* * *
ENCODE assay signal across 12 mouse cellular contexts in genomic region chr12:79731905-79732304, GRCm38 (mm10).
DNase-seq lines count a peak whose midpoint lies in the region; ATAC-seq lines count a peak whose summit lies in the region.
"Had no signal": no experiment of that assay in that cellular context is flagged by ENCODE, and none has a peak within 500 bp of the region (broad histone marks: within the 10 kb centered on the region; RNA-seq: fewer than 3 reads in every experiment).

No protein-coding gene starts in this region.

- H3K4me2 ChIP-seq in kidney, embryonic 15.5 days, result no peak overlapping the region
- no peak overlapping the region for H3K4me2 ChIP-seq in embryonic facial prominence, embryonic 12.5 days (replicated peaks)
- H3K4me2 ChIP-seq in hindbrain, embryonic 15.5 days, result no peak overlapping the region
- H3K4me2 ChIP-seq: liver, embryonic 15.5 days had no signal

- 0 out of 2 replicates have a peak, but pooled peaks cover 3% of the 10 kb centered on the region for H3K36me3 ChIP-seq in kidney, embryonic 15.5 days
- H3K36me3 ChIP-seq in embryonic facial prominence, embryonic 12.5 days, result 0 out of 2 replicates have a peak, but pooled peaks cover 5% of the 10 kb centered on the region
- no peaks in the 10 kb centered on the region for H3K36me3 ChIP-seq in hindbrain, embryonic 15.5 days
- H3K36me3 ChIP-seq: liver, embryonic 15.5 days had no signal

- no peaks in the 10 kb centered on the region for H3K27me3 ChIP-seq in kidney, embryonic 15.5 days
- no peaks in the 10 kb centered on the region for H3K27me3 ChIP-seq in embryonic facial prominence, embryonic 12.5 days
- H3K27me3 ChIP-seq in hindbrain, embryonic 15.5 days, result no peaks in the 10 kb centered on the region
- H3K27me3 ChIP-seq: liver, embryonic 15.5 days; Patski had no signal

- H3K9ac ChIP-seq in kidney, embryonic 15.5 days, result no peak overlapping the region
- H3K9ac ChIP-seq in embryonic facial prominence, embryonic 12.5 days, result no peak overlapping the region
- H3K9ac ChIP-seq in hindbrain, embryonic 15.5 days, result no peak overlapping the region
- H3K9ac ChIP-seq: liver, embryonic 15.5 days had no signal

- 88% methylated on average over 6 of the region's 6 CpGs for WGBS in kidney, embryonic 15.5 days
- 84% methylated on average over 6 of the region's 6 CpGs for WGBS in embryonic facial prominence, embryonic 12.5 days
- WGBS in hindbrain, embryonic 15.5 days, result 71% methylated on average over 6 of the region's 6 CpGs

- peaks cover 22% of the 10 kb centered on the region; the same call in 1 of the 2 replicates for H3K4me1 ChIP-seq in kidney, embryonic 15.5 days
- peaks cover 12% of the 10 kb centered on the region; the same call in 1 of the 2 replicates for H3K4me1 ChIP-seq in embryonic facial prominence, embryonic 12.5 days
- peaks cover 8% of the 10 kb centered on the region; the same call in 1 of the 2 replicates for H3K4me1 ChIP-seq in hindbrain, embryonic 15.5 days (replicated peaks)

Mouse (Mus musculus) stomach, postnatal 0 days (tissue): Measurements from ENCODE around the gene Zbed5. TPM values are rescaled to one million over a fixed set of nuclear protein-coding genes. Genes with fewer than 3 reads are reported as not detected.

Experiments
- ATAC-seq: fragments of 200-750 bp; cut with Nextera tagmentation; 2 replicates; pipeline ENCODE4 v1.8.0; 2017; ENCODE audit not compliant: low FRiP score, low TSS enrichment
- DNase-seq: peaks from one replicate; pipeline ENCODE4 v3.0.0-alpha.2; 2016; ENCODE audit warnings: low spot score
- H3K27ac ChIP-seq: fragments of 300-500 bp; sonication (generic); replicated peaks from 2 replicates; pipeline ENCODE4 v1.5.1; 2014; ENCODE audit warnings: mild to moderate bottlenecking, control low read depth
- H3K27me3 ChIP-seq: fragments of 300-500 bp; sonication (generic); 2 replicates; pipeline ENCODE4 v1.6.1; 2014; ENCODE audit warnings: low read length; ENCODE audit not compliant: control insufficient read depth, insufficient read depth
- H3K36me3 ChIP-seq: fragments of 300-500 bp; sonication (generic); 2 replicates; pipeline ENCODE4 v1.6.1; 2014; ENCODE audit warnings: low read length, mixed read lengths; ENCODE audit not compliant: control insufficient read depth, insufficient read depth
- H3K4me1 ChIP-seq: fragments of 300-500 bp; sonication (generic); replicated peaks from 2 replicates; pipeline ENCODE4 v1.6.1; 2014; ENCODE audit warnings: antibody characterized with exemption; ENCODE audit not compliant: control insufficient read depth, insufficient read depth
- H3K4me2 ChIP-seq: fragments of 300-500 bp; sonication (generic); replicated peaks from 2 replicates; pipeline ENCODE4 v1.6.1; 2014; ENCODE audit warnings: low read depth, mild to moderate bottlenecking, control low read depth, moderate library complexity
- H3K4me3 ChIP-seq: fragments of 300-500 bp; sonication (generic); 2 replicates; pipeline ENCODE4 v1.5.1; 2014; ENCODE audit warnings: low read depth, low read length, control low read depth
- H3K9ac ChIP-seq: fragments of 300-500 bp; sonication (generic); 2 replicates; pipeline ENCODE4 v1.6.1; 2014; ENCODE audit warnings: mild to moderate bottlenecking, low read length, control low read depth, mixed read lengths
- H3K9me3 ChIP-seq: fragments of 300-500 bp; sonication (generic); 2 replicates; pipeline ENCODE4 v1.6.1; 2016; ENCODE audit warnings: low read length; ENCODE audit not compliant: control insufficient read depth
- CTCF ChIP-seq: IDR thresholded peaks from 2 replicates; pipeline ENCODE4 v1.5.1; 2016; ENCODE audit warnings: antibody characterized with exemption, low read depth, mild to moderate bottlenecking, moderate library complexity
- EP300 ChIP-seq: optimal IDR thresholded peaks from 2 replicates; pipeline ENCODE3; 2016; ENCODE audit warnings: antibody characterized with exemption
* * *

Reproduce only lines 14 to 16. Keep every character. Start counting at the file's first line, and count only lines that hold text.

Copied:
- no peaks in the 10 kb centered on the region for H3K27me3 ChIP-seq in embryonic facial prominence, embryonic 12.5 days
- H3K27me3 ChIP-seq in hindbrain, embryonic 15.5 days, result no peaks in the 10 kb centered on the region
- H3K27me3 ChIP-seq: liver, embryonic 15.5 days; Patski had no signal